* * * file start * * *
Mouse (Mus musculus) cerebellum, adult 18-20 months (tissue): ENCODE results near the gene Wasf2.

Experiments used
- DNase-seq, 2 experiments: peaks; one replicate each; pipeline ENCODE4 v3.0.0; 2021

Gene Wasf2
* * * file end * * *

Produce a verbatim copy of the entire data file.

Mouse (Mus musculus) cerebellum, adult 18-20 months (tissue): ENCODE results near the gene Wasf2.

Experiments used
- DNase-seq, 2 experiments: peaks; one replicate each; pipeline ENCODE4 v3.0.0; 2021

Gene Wasf2